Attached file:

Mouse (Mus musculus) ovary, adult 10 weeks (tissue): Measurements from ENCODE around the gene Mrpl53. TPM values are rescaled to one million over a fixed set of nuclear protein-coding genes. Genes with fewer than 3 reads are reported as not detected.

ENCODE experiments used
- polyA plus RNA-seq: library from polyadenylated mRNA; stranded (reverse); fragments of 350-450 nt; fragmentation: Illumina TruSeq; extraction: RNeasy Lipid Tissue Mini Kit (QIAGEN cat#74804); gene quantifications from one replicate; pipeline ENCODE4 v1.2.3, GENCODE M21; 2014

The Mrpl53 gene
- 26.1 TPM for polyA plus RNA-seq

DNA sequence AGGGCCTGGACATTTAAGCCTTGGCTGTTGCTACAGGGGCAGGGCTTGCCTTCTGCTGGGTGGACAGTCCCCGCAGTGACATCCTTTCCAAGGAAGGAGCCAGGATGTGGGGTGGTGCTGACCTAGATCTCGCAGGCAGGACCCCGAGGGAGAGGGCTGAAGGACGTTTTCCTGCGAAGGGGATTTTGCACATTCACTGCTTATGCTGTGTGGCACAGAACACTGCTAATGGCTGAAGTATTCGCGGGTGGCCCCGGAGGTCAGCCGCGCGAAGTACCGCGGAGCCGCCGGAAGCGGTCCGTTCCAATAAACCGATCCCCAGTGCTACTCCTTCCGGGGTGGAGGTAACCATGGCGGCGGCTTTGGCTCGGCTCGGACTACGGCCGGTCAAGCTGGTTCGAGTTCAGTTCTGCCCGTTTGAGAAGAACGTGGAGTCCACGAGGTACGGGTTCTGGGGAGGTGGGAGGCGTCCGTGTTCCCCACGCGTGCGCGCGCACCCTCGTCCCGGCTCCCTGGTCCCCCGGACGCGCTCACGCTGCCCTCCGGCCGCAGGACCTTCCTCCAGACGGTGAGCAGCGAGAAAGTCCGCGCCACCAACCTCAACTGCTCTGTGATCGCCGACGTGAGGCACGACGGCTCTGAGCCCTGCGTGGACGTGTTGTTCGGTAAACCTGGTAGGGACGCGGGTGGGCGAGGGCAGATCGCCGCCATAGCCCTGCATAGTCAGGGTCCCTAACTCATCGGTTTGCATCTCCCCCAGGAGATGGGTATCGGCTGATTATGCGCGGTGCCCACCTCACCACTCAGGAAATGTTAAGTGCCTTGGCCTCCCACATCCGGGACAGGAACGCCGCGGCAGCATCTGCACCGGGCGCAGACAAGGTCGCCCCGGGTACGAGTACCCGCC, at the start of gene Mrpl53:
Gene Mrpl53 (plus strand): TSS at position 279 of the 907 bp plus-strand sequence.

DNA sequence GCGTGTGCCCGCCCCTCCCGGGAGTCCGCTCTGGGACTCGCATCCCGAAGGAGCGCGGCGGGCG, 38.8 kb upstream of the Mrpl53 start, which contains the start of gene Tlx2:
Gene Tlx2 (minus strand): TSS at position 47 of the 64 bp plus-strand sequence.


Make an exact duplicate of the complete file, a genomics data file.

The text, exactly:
Mouse (Mus musculus) ovary, adult 10 weeks (tissue): Measurements from ENCODE around the gene Mrpl53. TPM values are rescaled to one million over a fixed set of nuclear protein-coding genes. Genes with fewer than 3 reads are reported as not detected.

ENCODE experiments used
- polyA plus RNA-seq: library from polyadenylated mRNA; stranded (reverse); fragments of 350-450 nt; fragmentation: Illumina TruSeq; extraction: RNeasy Lipid Tissue Mini Kit (QIAGEN cat#74804); gene quantifications from one replicate; pipeline ENCODE4 v1.2.3, GENCODE M21; 2014

The Mrpl53 gene
- 26.1 TPM for polyA plus RNA-seq

DNA sequence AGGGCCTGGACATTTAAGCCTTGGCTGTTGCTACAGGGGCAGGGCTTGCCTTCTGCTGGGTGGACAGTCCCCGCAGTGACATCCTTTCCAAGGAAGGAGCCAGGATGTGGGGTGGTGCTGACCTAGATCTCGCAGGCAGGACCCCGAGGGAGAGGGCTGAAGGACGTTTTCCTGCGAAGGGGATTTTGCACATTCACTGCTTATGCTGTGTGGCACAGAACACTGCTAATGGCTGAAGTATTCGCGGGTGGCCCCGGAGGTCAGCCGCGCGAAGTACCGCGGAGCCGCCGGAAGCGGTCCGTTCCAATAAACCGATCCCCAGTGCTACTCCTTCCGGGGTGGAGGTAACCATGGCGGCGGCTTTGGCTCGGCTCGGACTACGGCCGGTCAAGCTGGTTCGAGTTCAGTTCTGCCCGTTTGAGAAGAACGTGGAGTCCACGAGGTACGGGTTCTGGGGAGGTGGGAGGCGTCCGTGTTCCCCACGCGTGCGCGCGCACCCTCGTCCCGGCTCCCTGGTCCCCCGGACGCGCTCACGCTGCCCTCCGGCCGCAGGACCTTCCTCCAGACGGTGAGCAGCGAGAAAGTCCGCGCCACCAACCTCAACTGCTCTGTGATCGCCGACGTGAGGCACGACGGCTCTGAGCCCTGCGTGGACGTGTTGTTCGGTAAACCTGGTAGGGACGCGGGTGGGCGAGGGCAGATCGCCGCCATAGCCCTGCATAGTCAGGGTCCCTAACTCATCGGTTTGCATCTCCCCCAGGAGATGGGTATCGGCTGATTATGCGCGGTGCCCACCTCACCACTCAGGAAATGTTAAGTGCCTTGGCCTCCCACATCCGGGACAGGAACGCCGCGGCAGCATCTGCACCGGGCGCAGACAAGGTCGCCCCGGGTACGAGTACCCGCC, at the start of gene Mrpl53:
Gene Mrpl53 (plus strand): TSS at position 279 of the 907 bp plus-strand sequence.

DNA sequence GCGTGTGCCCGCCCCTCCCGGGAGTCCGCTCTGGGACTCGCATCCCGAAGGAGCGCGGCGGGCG, 38.8 kb upstream of the Mrpl53 start, which contains the start of gene Tlx2:
Gene Tlx2 (minus strand): TSS at position 47 of the 64 bp plus-strand sequence.